A number of these shops were well under six feet of water. So, all of their equipment, office equipment, paper work and supplies were all lost. A lot of these businesses didn’t have flood insurance. So, insurance claims were denied.
—Bill Shaw, president, Collision Industry Foundation
It’s our understanding that FIMA (the Federal Insurance and Mitigation Administration), from a subsidy standpoint, is primarily focused on residential loss. Although FIMA has provided some business loans, those are loans that need to be paid back. Those are expenses those businesses will have.
What we’re trying to do, which started in Palm Springs and we’ll be communicating over the next several months, is to encourage the industry to make donations into the CIF disaster relief fund. Within the CIF, we have an application process for those in need to describe their situation. All independent businesses or actual technicians can apply. And then all the funds that are raised, we will allocate those funds to those who applied.
It’s a similar process to what we used with Katrina a few years ago, and really just trying to give back and help those in need.
Can you describe the state of things for those on the East Coast?
Myself and two other trustees—Kelly Broderick and Jim Muse—spent a day visiting some shops in both Brooklyn and Staten Island and saw firsthand the devastation.
I think, not only were we overwhelmed with the devastation that was done, but we were very touched by the resiliency of these collision shop owners and technicians and their ability to stand up and rebuild so quickly. What I mean by rebuild is not only rebuild their offices and get new furniture and equipment and sort through all their paperwork that was lost, but also support their technicians and still pay them through this process—[and support] their customers. In one case there was a shop owner that was covering the deductibles of his customers, because the vehicles that were in possession of the body shop were total losses because they were completely flooded.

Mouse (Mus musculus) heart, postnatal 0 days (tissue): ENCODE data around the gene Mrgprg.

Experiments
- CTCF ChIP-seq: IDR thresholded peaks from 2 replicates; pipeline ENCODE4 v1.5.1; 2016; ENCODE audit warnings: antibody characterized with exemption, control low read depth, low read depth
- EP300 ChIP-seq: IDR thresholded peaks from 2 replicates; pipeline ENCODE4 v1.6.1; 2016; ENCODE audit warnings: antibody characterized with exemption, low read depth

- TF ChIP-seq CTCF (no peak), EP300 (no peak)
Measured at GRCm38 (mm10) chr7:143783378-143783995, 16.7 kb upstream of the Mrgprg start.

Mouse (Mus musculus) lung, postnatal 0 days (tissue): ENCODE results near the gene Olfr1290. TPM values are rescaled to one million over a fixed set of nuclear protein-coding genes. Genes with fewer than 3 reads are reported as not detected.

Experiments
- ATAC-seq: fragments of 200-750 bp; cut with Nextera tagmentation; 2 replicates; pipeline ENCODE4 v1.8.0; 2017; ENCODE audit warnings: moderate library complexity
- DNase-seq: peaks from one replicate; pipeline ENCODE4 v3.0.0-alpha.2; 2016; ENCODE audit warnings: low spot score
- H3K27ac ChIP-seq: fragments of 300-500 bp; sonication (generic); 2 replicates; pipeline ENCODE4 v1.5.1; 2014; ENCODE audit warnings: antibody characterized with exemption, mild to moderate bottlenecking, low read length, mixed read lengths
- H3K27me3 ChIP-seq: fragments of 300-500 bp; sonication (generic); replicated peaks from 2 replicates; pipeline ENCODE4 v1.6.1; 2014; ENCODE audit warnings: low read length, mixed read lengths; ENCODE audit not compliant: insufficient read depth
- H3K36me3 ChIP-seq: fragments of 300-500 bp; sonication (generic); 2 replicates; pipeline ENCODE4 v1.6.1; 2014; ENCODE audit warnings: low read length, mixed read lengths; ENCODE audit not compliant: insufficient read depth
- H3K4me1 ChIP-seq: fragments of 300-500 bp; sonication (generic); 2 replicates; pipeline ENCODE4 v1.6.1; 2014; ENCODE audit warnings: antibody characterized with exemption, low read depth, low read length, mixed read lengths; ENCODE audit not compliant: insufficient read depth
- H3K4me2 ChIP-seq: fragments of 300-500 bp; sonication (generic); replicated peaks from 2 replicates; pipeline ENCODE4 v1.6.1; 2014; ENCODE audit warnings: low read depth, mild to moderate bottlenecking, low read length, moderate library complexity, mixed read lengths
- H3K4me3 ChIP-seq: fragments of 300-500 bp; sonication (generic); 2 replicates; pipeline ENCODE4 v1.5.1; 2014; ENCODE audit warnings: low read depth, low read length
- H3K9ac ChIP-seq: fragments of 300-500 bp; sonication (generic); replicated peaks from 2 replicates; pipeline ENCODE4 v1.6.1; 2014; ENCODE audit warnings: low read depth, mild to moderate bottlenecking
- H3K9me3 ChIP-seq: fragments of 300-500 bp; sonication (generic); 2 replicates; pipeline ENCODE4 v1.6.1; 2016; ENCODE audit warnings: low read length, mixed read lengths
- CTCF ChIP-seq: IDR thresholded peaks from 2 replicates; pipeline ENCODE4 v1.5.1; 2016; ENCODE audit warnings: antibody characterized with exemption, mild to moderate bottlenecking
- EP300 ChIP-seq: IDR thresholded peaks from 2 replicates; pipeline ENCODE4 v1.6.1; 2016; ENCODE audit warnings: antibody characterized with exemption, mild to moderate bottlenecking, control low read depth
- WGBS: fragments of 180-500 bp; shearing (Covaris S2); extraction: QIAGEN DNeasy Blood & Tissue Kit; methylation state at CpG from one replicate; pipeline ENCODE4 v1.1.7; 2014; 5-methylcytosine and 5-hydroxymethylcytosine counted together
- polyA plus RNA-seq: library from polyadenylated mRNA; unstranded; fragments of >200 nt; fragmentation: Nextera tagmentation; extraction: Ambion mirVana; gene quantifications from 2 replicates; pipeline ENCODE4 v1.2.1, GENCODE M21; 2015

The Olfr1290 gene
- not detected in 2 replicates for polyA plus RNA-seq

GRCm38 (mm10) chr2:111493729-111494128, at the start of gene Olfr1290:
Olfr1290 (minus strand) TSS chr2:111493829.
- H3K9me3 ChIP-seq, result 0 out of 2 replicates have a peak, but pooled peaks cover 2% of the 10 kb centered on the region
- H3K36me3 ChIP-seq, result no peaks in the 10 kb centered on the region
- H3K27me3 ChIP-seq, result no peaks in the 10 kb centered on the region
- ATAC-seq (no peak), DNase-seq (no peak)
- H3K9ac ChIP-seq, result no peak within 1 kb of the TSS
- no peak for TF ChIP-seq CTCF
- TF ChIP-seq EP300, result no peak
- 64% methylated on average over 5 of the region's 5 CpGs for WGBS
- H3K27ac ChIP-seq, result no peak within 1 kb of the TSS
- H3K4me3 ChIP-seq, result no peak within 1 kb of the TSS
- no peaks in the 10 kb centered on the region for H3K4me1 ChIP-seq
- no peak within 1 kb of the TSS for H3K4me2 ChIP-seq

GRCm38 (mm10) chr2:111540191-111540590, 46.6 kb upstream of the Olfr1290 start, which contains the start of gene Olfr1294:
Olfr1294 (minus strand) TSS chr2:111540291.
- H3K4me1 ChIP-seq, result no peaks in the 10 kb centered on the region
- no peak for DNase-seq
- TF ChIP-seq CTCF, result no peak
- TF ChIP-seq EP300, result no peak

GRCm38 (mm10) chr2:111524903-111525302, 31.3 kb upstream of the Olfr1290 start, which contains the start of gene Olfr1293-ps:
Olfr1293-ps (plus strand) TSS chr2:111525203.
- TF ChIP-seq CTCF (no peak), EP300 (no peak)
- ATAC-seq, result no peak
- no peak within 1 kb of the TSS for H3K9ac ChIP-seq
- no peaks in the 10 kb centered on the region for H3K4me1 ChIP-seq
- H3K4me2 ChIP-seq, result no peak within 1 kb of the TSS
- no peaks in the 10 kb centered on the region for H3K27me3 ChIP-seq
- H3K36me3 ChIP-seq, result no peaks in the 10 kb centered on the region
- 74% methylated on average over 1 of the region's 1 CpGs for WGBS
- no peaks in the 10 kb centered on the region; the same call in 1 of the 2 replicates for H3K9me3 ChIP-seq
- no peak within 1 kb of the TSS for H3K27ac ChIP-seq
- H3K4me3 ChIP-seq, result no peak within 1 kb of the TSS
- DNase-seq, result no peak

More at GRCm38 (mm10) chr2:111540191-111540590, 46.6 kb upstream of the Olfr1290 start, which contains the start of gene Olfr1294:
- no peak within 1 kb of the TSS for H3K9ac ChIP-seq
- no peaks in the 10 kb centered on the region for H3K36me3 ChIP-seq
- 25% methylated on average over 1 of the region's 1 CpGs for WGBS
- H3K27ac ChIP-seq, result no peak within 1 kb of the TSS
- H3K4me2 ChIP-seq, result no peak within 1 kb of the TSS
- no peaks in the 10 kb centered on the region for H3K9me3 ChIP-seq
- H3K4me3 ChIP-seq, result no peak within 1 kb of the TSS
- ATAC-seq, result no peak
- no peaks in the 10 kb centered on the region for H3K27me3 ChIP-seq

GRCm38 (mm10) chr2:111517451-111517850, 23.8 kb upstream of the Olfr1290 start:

We were amazed how these operators with very little support kind of took it upon themselves to rebuild so quickly.
What does that say about the industry?
I think it says that the industry as a whole is a very giving and caring industry. Over the years, as I’ve been a part of the CIF, I’ve seen that. Whether it’s disaster relief with Katrina or what we’ve seen so far in Sandy, or in Detroit, or with Crash Hunger, people have been willing to get involved and help others. It’s a very caring industry, made up of mostly independent business people. It makes us very encouraged as to how we can continue our overall mission and get others involved.
What do the next months hold for the relief effort?
It’s our hope that the collision industry really stands up and gives as much help as needs to be done.
There’s still a lot of work that needs to be done. We’ll make subsequent trips over there to make sure we can reach out to all those in need. We’ll be reaching out to the local body shop associations to make sure they’re aware of the Collision Industry Foundation’s disaster relief efforts, so that we can partner and help as many as we can.
We have an all-day planning session coming up in March to set the stage for the future of CIF, and to review our current campaigns like Crash Hunger, disaster relief, but also the education projects we’ll be working on.